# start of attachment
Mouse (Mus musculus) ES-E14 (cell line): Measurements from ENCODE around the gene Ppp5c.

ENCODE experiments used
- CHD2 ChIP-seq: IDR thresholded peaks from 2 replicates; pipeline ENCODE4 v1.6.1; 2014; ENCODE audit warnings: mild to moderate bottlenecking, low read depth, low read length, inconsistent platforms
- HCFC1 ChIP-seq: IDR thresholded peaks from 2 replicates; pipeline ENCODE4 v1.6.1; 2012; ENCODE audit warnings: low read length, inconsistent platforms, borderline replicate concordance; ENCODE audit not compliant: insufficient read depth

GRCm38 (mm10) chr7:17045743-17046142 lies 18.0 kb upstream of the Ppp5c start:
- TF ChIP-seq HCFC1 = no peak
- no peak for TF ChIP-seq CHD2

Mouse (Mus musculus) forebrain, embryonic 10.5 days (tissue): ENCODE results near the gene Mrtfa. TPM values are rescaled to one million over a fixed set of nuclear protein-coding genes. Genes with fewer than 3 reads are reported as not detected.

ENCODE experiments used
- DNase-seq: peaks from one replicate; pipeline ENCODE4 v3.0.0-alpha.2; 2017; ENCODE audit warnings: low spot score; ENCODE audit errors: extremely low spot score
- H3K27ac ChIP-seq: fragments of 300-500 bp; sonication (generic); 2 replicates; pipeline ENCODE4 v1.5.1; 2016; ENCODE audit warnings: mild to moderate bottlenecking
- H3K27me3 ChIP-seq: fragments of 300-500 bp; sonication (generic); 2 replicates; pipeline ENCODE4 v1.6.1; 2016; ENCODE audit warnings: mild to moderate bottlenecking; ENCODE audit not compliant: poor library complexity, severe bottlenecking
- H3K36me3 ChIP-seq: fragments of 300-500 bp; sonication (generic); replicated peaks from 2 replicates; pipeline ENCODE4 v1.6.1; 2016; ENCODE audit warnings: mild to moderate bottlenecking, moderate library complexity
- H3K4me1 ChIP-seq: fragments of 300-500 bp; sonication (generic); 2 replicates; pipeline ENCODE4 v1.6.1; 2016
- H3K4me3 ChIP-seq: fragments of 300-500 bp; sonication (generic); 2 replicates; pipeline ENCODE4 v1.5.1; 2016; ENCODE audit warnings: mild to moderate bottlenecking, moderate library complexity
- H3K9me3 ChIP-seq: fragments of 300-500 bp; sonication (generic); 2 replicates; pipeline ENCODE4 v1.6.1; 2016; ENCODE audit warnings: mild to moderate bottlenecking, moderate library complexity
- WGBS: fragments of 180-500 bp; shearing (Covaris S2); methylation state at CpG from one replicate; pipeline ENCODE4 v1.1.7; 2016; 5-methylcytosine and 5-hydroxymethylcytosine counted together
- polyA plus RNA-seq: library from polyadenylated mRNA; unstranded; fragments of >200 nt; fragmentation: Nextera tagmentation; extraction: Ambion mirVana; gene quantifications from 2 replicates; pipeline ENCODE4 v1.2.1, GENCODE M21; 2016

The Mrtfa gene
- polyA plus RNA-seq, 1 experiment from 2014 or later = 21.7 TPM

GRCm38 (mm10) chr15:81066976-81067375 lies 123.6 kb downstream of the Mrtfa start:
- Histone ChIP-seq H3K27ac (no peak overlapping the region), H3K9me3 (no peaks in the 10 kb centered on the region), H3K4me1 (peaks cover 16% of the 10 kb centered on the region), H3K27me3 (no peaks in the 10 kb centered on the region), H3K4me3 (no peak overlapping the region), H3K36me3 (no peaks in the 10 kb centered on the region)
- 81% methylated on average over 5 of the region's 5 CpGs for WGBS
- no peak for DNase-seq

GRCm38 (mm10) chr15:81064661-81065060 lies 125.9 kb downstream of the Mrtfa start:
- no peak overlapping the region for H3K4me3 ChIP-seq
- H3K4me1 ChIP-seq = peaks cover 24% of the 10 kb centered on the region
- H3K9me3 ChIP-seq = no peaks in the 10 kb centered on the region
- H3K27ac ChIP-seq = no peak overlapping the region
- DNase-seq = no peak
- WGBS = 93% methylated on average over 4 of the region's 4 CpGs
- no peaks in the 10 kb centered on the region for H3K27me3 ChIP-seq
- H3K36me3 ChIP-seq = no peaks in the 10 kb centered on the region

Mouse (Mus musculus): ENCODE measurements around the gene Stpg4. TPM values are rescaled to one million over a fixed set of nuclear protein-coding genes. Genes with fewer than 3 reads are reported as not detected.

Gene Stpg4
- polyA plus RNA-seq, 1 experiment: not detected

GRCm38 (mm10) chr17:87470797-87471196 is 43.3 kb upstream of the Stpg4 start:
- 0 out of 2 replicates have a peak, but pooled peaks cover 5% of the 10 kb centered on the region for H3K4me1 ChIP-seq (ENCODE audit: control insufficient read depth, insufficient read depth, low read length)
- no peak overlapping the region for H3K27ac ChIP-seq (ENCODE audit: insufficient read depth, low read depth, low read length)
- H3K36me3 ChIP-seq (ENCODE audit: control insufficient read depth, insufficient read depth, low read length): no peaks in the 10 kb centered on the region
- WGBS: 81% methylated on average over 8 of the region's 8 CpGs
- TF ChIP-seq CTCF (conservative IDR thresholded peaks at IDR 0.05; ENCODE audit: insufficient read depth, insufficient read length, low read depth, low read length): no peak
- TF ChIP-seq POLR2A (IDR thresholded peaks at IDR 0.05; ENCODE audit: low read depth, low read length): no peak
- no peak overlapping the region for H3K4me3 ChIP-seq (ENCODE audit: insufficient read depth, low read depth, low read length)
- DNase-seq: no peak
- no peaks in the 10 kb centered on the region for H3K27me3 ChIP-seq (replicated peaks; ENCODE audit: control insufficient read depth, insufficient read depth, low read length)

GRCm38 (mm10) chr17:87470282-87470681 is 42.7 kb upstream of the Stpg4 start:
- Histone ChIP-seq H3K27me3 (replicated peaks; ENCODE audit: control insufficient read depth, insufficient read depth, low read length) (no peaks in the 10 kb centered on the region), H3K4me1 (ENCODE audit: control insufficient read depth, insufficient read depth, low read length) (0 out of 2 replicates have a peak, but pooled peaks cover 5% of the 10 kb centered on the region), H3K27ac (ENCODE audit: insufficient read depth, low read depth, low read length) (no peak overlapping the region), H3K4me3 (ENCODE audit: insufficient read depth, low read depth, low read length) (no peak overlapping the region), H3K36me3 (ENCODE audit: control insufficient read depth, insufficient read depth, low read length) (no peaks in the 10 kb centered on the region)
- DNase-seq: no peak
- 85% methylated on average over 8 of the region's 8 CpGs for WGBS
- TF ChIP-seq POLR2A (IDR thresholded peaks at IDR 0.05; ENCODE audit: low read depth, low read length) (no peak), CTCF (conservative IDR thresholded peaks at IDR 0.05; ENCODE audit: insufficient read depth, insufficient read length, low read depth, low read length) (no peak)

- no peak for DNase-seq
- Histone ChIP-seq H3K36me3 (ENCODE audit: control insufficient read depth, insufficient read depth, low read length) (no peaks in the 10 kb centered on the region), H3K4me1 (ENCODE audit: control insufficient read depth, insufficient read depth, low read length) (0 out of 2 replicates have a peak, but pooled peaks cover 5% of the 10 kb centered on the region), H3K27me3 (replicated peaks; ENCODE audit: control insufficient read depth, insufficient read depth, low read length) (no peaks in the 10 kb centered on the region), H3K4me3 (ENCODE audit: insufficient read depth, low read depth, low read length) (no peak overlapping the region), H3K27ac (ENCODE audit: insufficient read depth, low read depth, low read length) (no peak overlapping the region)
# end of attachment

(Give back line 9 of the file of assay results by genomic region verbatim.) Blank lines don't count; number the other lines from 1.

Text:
ENCODE experiments used